Pura Vida in Costa Rica
After just 3 days in Guatemala, it was time to say goodbye to my family and get on a plane to Costa Rica, accompanied by a very sick Paula—I guess food poisoning strikes pretty much everyone sooner or later in Guatemala; fortunately, my stomach has become pretty tough after vomiting my heart out about a million times during my past visits. Paula had planned to take me to the rainforest upon our arrival in San José, but instead had to send her colleague Erik, project manager at Scanco in Costa Rica, to pick me up at my hotel and take me there.
Erik, the son of Scanco’s founder and CEO Jens Voldum, grew up with the company. As family and business tend to mix quite a bit in Latin America, he’s even known some of the company’s longstanding customers since his childhood days. After studying in Denmark, the home country of his father, Erik decided to go back to Costa Rica because he missed the «tico» (nickname for Costa Ricans) way of life, a way of life that finds its expression in the ubiquitously used phrase «pura vida». This literally translates to «pure life» and is sometimes described as the Costa Rican hakuna matata.
I can definitely relate to the love for Latin America. The chaos of Latin countries may not be for everyone—most Germans or Swiss would be driven mad by «tico time», which basically just means that nothing ever starts quite on time. But I personally enjoy the more relaxed way things are handled here. I have to admit though that the German in me started to surface a little when my taxi to the airport followed tico time. But in the end, I made my flight to Brazil, so here’s another argument for staying relaxed about things.
Rainforests, Waterfalls, and Beaches
With only about 5 million inhabitants, Costa Rica is quite manageable and so is its capital, San José. Most buildings are one family houses and there are hardly any buildings higher than 3 or 4 stories, simply because, so far, there’s always been enough space to expand horizontally rather than vertically. It doesn’t take a long drive to get out of the metropolitan area of San José and into areas where the landscape is dominated by agriculture and, a little further, by rainforest. Maybe that’s why Costa Ricans seem to be a little more in touch with nature than Guatemalans are. Paula, for example, is an outdoors person and loves hiking and camping, and Erik hasn’t spent more than 2 weekends in the city in the past few years, as he rather spends them on the beach. So I got to experience some nature during my visit.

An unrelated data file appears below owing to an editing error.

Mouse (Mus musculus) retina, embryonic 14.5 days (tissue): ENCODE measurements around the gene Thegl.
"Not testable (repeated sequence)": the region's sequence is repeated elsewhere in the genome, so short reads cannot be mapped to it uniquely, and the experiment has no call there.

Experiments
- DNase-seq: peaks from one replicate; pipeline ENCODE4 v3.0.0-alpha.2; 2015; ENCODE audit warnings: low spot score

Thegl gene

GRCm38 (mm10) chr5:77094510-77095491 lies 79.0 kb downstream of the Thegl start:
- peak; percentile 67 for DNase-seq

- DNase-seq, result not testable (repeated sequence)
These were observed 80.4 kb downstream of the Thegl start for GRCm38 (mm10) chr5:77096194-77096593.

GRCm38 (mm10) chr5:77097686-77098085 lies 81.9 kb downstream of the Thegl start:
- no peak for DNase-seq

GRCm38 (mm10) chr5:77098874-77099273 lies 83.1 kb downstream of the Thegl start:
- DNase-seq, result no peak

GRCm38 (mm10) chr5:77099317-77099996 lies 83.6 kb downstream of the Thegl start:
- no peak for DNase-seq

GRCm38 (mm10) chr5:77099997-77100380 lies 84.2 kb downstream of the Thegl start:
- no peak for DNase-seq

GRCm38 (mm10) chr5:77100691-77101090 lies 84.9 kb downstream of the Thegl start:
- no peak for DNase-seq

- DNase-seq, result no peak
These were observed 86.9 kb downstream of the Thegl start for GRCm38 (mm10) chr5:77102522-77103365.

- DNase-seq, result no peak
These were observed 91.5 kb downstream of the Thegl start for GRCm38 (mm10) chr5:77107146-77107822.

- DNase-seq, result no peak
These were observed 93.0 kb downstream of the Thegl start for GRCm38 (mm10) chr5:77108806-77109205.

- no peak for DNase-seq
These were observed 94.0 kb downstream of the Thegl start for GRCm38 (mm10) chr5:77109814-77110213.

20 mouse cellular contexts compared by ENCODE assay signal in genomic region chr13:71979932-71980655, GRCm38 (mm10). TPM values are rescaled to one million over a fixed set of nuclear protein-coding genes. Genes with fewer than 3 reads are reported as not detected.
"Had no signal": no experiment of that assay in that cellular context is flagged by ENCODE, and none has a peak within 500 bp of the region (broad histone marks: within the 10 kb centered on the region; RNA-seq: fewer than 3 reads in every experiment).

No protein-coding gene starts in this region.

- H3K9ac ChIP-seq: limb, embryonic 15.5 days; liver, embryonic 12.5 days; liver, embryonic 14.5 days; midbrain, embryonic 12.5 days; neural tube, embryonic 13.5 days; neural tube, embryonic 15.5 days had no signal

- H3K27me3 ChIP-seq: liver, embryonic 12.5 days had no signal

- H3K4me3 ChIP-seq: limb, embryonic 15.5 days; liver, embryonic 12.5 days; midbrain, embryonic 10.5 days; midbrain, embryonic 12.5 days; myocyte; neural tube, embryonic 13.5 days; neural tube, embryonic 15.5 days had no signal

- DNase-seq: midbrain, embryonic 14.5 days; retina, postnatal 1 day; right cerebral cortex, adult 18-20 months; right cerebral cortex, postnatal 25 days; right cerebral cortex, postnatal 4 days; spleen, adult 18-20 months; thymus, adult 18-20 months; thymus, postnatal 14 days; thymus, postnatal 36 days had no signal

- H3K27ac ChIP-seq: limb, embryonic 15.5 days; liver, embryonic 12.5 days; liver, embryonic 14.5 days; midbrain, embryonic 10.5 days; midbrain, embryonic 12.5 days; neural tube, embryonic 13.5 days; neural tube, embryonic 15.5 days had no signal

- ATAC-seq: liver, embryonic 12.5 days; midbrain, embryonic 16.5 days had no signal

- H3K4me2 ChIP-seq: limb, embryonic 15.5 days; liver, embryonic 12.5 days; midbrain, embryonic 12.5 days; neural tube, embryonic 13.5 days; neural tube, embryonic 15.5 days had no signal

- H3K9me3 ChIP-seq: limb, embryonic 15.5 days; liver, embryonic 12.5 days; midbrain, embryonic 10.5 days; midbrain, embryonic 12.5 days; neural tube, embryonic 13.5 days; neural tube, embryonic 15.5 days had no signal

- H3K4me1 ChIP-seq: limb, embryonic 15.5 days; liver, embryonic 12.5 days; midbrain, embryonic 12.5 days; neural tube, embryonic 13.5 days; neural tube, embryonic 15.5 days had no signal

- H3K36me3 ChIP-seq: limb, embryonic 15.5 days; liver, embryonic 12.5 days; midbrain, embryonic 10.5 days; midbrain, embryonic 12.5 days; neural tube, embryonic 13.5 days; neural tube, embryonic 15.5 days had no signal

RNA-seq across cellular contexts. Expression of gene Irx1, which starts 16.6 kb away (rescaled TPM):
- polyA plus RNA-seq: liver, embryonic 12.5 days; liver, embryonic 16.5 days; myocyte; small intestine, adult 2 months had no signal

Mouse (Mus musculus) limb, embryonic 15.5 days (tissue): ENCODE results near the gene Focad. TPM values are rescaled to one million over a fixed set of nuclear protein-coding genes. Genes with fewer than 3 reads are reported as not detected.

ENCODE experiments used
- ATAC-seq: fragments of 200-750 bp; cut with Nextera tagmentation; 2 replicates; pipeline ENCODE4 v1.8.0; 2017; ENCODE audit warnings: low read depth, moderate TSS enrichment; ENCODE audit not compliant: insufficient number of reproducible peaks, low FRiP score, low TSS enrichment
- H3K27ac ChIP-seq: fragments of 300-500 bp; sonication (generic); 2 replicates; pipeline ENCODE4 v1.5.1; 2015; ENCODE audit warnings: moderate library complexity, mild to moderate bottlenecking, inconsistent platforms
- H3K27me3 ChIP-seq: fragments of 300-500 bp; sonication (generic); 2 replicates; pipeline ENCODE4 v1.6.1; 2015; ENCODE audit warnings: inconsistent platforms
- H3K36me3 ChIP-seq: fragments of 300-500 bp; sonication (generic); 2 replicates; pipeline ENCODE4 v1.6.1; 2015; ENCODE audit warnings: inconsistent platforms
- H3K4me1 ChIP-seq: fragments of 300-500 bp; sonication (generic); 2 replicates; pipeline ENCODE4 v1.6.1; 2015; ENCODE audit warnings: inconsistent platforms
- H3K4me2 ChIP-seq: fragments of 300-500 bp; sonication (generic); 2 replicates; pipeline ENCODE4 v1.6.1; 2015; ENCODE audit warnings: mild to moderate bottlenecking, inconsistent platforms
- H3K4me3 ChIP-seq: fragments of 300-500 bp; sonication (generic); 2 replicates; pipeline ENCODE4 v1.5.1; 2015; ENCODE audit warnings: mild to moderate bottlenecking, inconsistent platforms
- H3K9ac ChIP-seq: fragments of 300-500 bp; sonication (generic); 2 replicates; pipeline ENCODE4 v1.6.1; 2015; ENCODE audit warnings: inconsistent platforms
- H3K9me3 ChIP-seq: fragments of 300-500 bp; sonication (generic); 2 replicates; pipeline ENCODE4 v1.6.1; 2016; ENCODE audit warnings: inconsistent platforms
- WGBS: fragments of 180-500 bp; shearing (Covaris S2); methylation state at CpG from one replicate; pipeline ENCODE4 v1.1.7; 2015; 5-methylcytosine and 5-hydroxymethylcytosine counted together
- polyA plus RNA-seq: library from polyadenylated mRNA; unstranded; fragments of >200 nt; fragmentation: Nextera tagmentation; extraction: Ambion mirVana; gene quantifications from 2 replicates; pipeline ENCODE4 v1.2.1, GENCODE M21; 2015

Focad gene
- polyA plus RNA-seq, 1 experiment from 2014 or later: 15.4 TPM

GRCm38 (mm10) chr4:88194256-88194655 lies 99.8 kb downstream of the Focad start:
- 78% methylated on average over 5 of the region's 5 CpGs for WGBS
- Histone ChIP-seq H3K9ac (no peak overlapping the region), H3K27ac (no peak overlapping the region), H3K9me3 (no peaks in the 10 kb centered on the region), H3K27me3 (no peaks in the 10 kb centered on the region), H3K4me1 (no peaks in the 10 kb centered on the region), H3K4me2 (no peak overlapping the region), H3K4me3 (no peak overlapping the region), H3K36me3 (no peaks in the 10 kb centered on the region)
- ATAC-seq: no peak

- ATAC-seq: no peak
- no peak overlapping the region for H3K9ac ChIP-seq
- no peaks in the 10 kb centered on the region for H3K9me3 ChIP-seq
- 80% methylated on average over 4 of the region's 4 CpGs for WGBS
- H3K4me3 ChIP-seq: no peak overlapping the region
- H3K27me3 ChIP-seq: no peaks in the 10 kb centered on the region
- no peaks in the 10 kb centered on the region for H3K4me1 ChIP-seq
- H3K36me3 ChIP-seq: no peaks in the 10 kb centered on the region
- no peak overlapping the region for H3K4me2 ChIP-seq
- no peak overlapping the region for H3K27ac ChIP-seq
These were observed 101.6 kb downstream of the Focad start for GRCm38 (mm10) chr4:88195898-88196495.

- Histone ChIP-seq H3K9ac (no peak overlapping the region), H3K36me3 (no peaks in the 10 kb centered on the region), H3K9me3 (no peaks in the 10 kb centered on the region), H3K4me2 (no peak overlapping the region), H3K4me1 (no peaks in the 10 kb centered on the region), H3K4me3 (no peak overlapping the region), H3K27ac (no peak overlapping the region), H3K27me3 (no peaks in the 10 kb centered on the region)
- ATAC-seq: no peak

As I already mentioned, my visit started out with a short tour of the rainforest. This probably sounds more adventurous than it was—unfortunately the infrastructure in Costa Rica hardly allows you to go off the beaten track. On the other hand, this is probably good for plants and animals, which occupy vast areas undisturbed by humans. And with the help of our guide, who had an amazing eye for spotting animals (it’s really hard to see anything but green here!), we got to see some birds. And I got the full nature experience when it started raining (so that’s where the rainforest gets its name …) and I got completely soaked in a matter of seconds.
25 Years of Scanco
Just like Metrohm, Costa Rican distributor Scanco is celebrating a jubilee this year: Jens Voldum, who’s originally from Denmark, founded the company 25 years ago after marrying his Costa Rican wife and moving to Costa Rica. The name Scanco stands for Scandinavian Company.
Scanco started distributing Metrohm instruments in 2004 after Jens had tried to partner up with Metrohm for a while. He had always been picky about the companies that he partnered with, wanting to sell the instruments that in his eyes were the best—and he had his mind set on distributing Metrohm equipment. «Several years in a row», he told me, «I came to Pittcon and visited the Metrohm booth and proposed to distribute their instruments. They probably thought I was crazy.» Jens’ perseverance finally paid off 14 years ago and Scanco has been Metrohm’s exclusive distributor in Central America ever since.
To celebrate its 25th anniversary, Scanco had a cocktail party last week. Employees and their partners as well as customers were invited, and I was lucky enough to attend as well. After the official part, including a brief review of the 25 years by Jens and a heartfelt thank-you speech from Guatemalan office manager José, the party really started with a live act and a DJ. And you don’t need to tell anyone here twice to get on the dancefloor.